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Connecting the Australian desert to the rest of the world Mark Stafford Smith, CSIRO Sustainable Ecosystems (DK-CRC Science of Desert Living project) Desert.

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Presentation on theme: "Connecting the Australian desert to the rest of the world Mark Stafford Smith, CSIRO Sustainable Ecosystems (DK-CRC Science of Desert Living project) Desert."— Presentation transcript:

1 Connecting the Australian desert to the rest of the world Mark Stafford Smith, CSIRO Sustainable Ecosystems (DK-CRC Science of Desert Living project) Desert Knowledge Symposium, 4 th Nov 2008 On Arrernte country

2 2 Where Im going Understanding the drivers –What makes the desert different also creates its needs and opportunities Connecting –To Australia to deal with desert Australia better –Responding to the deserts comparative advantages For business opportunities & to benefit other regions –In a global deserts (remote areas?) alliance

3 3 LIMITED LIVELIHOODS: Lack of diverse small business and livelihood options SCARCE CAPITAL: Low levels of financial, physical and human investment SOCIAL UNCERTAINTY: Unpredictability in or lack of control over markets, labour, policy LOCAL KNOWLEDGE: Limited research, local/traditional knowledge more important CULTURAL DIFFERENCES: Particular types of people, cultures and institutions CLIMATE VARIABILITY: Variability and extremes in primary drivers (rainfall, other weather) SCARCE RESOURCES: Widespread low soil fertility and patchy natural resources SPARSE POPULATION: Sparse, mobile and patchy human population REMOTENESS: Distant markets, business, political centres, mental models Recognising the Desert Syndrome Stafford Smith (2008) Rangeland Journal 30: 3-14 Science of Desert Living Connecting #1: have these factors better understood by the rest of Australia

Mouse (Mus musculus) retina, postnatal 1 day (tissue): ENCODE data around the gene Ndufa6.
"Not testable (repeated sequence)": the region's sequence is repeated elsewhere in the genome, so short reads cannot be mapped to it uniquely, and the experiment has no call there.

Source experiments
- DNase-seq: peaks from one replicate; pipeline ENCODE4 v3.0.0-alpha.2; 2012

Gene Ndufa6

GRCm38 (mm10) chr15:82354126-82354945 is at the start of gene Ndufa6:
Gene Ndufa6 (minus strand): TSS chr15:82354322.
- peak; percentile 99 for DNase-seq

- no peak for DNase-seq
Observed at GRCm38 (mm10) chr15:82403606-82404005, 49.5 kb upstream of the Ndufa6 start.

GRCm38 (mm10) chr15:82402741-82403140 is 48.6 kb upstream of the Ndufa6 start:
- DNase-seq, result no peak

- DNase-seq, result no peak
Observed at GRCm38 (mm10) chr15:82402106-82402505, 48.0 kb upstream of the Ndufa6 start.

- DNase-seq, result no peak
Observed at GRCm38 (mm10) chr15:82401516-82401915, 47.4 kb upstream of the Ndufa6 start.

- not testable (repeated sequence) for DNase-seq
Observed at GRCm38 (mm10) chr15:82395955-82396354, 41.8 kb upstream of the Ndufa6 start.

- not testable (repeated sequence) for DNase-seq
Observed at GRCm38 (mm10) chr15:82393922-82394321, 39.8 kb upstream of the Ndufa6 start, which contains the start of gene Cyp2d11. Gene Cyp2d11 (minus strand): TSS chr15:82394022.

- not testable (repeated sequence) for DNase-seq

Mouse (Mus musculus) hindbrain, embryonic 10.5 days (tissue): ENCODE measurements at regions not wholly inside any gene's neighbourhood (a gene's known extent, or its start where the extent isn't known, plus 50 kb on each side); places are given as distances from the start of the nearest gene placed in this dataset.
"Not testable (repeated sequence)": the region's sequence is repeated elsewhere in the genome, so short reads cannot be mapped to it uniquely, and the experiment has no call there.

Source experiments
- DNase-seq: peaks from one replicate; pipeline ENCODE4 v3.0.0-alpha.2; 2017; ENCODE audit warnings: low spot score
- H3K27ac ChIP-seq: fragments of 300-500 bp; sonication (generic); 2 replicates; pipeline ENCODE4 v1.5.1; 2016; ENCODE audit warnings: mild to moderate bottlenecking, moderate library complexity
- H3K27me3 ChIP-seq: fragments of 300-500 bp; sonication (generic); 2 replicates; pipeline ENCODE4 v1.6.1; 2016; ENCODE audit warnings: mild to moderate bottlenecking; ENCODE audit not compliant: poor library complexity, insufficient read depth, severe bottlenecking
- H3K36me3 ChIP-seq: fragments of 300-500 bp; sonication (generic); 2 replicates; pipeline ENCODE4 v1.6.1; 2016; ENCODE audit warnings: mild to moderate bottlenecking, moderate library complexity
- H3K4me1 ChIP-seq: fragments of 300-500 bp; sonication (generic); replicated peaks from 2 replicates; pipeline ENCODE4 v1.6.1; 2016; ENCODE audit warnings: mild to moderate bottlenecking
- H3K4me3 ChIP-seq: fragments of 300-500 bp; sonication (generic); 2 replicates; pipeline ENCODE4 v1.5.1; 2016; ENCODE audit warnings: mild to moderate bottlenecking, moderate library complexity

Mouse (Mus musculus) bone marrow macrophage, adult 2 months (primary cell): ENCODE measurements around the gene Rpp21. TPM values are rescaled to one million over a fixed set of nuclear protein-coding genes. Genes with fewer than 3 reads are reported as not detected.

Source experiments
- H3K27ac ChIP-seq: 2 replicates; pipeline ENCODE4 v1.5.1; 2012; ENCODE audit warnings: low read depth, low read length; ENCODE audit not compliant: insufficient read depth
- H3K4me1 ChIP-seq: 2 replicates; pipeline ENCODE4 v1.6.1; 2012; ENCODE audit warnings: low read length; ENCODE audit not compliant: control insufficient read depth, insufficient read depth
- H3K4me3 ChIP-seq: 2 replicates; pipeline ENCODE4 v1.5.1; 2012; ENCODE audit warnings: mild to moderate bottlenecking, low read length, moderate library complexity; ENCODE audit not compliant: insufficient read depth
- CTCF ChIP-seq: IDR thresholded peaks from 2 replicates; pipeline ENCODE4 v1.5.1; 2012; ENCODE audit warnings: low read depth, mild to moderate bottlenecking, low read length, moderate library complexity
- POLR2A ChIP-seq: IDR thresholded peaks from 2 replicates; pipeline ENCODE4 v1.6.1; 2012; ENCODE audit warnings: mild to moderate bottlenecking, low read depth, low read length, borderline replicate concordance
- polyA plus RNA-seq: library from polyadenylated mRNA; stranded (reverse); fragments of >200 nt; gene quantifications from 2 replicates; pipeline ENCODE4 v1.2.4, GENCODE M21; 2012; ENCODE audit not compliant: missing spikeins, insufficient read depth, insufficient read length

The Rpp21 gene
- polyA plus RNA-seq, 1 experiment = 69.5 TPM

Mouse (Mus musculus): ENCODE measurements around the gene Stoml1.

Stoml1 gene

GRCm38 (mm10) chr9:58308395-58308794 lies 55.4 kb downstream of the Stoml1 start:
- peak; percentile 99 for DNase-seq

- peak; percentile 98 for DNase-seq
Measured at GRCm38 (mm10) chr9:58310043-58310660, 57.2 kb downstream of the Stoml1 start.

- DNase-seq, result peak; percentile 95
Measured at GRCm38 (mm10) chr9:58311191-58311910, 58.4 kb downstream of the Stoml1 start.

4 4 LIMITED LIVELIHOODS: Lack of diverse small business and livelihood options SCARCE CAPITAL: Low levels of financial, physical and human investment SOCIAL UNCERTAINTY: Unpredictability in or lack of control over markets, labour, policy LOCAL KNOWLEDGE: Limited research, local/traditional knowledge more important CULTURAL DIFFERENCES: Particular types of people, cultures and institutions CLIMATE VARIABILITY: Variability and extremes in primary drivers (rainfall, other weather) SCARCE RESOURCES: Widespread low soil fertility and patchy natural resources SPARSE POPULATION: Sparse, mobile and patchy human population REMOTENESS: Distant markets, business, political centres, mental models Recognising the Desert Syndrome Stafford Smith (2008) Rangeland Journal 30: 3-14 Science of Desert Living Although we tend to regard these (with urban prejudices) as problems, desert dwellers have to live with and overcome these issues, thus creating one major source of comparative advantage for desert Australia

5 5 Sources of comparative advantage Resources in abundance, not available elsewhere –Minerals, sunlight, space Located natural and cultural resources –Tourism, extensive grazing, bush foods –Local culture, music, art Knowledge about managing for/with desert drivers –Technologies driven by or made competitive by desert conditions – large scale, variability, sparse populations Remote area power supplies, flying doctor, remote sensing, governance systems Do/develop in desert Australia, export elsewhere